When taking the Pain Management Specialist course you learn about all the issues in flexibility and movement patterns that can lead to injuries.

You can also build a ton of value describing why someone might have pain or a nagging injury. Explaining to someone how their overactive hip flexors are giving them that back pain they have had for years, and then immediately assisting them in alleviating that pain via stretching goes yards for an initial impression.

It is an at home study course which allows you to go at your own pace and you have one year to complete it from your purchase date. The final exam is a bit tough but forces you to know your stuff, which is good thing for you and your clients.

Pros:

  • In-depth education on posture and causes of pain
  • Learn the corrective exercise continuum for treating postural imbalances
  • Great for assisting older clientele in pain management
  • Best corrective exercise certification available
  • Contains all of the CEUs needed for recertification
  • Increase your practical knowledge of muscles
  • Receive the title of Pain Management Specialist

Cons:

  • Cost is $299 
  • Final Exam is a bit challenging
  • The study hours that need to be put in are more than other courses.

5

NSCA Certified Strength And

Conditioning Specialist

The NSCA Certified Strength and Conditioning Specialist is the most prestigious athletic conditioning certification in the fitness industry. In fact, it is so prestigious, it is required by almost all college and professional teams to work as a conditioning coach.

The content is quite expansive and covers everything you would need to know about training the most popular sports like Baseball, Basketball, Football, Hockey, Track and Field; and other major sports. The textbook is massive (750+ pages) and can be intimidating, but typically if you are going after this certification your passion will encourage your reading. One downfall to training athletes is that it is typically not very lucrative. Don’t expect this certification to make you more money.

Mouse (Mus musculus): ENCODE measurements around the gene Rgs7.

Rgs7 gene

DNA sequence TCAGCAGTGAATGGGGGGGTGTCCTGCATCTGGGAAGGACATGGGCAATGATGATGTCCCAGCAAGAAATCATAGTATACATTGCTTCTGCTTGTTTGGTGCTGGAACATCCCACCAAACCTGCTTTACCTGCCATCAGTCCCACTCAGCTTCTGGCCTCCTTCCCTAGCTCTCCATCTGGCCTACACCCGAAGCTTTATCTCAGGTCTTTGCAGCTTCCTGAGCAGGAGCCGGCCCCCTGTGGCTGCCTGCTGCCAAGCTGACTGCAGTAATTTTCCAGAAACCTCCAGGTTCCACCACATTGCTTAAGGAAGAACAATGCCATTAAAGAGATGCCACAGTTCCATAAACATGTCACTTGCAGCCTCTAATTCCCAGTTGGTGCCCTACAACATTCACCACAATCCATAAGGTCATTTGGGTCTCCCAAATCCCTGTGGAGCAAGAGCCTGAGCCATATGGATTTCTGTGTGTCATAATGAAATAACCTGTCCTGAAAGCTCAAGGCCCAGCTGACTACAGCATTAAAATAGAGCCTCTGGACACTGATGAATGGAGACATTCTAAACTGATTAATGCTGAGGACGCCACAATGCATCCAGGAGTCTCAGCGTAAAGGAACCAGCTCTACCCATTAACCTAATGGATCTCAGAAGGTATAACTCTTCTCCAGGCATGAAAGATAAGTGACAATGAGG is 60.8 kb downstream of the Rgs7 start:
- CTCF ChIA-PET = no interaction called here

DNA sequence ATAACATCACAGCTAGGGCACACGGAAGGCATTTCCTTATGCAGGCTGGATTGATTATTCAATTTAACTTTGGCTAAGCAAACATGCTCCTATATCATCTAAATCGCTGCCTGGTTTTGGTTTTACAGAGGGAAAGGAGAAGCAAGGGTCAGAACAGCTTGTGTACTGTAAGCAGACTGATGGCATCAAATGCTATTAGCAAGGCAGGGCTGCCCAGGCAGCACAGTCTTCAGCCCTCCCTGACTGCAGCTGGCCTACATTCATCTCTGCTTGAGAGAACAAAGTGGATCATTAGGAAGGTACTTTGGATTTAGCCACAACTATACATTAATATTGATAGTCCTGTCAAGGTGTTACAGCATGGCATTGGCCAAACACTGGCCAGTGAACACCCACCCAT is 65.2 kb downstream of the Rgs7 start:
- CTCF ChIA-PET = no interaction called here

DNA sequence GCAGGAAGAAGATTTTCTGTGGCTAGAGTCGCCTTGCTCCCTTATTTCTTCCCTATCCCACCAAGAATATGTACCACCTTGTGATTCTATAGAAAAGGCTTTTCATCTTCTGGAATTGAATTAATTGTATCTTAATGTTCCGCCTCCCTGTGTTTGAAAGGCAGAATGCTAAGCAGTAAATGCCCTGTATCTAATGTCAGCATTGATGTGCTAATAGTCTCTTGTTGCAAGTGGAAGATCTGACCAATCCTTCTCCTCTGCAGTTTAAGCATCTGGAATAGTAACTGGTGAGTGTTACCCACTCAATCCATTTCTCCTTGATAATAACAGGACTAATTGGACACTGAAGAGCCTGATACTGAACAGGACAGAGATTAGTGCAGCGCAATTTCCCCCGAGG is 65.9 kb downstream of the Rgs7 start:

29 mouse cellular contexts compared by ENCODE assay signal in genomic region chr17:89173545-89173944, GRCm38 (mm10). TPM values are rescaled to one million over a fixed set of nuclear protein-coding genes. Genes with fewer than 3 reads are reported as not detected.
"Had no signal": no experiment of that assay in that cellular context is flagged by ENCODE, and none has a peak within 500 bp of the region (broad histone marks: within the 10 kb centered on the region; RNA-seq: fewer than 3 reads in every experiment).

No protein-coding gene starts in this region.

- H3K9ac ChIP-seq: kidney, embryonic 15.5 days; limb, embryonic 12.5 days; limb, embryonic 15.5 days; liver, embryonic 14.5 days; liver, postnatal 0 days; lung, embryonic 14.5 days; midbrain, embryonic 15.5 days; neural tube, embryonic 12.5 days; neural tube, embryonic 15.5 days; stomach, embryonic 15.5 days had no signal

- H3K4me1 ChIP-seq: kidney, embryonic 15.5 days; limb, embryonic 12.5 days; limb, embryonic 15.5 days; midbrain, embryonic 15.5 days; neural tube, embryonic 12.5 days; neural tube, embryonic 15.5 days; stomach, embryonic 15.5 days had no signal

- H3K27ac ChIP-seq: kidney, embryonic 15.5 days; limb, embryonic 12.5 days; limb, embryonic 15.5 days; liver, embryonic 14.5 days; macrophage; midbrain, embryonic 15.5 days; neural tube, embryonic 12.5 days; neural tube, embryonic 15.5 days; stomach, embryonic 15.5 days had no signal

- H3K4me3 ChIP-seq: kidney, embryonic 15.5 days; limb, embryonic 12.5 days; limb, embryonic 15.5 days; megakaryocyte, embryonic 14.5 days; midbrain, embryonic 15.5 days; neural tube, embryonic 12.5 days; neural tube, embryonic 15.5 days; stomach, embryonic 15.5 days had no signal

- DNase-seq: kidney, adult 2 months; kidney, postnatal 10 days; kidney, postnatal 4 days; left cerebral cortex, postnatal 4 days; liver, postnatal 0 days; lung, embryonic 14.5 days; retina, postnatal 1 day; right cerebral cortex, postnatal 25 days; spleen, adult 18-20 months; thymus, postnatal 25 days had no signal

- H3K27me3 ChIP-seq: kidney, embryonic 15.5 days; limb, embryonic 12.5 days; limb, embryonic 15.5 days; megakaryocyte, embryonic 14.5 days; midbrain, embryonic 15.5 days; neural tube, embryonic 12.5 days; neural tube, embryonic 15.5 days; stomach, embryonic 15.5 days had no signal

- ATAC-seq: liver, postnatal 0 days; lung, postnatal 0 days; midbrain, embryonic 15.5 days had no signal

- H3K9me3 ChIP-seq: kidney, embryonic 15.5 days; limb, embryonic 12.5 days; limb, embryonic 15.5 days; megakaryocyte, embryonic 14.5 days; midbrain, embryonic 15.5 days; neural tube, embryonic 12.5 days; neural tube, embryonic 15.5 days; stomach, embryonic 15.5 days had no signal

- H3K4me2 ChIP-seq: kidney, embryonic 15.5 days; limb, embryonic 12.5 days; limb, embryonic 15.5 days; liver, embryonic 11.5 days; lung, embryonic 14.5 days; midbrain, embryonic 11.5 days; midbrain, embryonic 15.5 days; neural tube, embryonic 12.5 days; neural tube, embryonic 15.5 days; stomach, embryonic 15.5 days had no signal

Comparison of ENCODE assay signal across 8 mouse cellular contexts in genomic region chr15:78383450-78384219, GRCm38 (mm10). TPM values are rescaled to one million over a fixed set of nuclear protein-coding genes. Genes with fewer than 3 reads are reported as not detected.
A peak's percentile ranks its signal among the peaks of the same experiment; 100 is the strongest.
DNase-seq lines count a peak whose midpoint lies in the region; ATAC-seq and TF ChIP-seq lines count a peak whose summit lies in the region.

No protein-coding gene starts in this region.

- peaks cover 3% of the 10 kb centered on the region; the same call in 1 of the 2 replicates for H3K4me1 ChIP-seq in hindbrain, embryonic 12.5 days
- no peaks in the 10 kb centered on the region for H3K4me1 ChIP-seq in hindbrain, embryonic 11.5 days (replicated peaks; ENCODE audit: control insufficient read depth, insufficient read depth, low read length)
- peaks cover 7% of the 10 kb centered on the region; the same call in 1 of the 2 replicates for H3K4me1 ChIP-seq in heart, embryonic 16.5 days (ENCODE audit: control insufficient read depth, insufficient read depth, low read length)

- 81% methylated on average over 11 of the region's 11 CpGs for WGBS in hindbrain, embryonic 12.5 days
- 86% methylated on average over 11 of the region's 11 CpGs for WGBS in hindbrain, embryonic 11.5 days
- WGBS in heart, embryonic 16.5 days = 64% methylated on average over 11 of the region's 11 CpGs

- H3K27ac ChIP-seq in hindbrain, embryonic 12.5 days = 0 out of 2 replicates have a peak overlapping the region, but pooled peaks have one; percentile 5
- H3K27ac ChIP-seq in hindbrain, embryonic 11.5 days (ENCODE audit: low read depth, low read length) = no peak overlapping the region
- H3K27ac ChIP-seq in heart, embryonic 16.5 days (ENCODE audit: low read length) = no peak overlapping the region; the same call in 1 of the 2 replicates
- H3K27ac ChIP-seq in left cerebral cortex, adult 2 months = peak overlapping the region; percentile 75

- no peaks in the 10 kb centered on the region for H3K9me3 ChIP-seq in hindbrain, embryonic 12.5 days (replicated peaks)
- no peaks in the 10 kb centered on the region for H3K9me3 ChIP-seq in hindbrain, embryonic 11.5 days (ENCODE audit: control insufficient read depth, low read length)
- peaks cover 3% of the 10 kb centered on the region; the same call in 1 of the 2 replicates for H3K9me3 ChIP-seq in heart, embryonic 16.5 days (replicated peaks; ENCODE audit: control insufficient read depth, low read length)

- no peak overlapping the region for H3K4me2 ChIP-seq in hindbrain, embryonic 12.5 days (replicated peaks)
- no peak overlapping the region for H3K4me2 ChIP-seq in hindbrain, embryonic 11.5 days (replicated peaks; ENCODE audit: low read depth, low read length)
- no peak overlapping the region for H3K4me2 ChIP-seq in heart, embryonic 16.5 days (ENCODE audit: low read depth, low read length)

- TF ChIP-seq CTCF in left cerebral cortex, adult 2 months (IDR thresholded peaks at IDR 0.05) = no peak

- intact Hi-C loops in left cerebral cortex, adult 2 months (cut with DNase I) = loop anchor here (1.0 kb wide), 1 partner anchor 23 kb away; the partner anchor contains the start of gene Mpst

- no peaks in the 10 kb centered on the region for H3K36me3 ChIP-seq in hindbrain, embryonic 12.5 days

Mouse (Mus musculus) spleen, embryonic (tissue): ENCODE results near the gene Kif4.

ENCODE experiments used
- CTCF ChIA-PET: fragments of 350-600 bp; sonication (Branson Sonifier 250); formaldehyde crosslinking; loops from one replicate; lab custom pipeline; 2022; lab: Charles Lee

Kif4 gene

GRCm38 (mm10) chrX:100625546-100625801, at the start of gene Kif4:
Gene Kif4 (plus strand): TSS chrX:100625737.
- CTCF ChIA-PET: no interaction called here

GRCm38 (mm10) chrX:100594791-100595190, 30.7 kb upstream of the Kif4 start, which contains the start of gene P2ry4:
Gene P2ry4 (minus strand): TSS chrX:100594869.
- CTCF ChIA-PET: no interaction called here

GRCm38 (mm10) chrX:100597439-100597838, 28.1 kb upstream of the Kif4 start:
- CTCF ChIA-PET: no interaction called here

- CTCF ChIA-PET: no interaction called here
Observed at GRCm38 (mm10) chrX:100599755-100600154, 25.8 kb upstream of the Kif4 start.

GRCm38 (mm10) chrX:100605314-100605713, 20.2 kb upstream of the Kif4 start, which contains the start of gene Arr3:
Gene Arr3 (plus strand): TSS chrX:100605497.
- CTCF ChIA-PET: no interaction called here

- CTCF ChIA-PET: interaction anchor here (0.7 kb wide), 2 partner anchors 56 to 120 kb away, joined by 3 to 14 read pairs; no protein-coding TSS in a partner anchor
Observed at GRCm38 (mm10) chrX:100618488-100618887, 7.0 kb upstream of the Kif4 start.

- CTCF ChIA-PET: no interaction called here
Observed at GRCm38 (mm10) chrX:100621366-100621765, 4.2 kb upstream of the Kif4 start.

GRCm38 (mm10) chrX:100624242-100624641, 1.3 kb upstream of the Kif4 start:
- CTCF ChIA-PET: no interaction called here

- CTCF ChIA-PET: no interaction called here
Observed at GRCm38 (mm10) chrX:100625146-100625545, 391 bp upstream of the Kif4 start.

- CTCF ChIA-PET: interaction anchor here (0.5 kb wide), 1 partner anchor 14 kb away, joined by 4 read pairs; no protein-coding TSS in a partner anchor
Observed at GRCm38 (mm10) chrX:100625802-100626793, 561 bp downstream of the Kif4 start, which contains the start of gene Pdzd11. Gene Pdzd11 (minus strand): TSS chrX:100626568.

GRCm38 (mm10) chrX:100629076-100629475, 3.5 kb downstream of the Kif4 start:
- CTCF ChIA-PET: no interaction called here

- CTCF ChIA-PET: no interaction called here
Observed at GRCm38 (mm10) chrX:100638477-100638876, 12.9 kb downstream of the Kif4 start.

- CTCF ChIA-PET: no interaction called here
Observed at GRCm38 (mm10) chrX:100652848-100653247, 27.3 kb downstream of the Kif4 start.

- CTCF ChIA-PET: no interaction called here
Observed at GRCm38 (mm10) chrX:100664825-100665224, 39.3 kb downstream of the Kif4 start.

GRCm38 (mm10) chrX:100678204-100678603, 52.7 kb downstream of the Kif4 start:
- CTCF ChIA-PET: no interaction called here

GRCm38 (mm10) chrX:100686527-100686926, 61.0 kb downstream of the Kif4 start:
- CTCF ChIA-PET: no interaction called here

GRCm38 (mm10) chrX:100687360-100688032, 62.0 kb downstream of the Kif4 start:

Pros:

  • Needed to train for a college or professional team
  • Most prestigious athletic conditioning cert in the industry
  • Great content for learning about athletic conditioning.

Cons:

  • $475 + materials (expensive)
  • Requires a Bachelor’s degree to sit for the exam
  • Lengthy study hours and massive textbook
  • 210+ question, very difficult final exam
  • Requires you to take further continuing education every 2 years

You have a lot of choices when choosing your continuing education courses and we hope this settles some of the confusion. Remember to apply the three factors to your decision making process. We believe the above five courses will bring the most value to you and your business.

If you have any questions we would love to hear from you. Contact us via comment, call (424) 675-0476, or by using the contact button on this page. We are always here to assist you in choosing the most successful path for your fitness career.

For more information on becoming a successful personal trainer click the below link and check out our business and sales course

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Careers with Great Work-Life Balance

Careers with Great Work-Life Balance

It seems that the more technology we introduce into our lives the harder it is to disconnect and spend time doing the things we like with the people we love. Increasingly, we are becoming more connected and the responsibilities of work are taken home with us, seemingly always just an email away, making it hard to balance the time we should be relaxing with the time we put in at our jobs.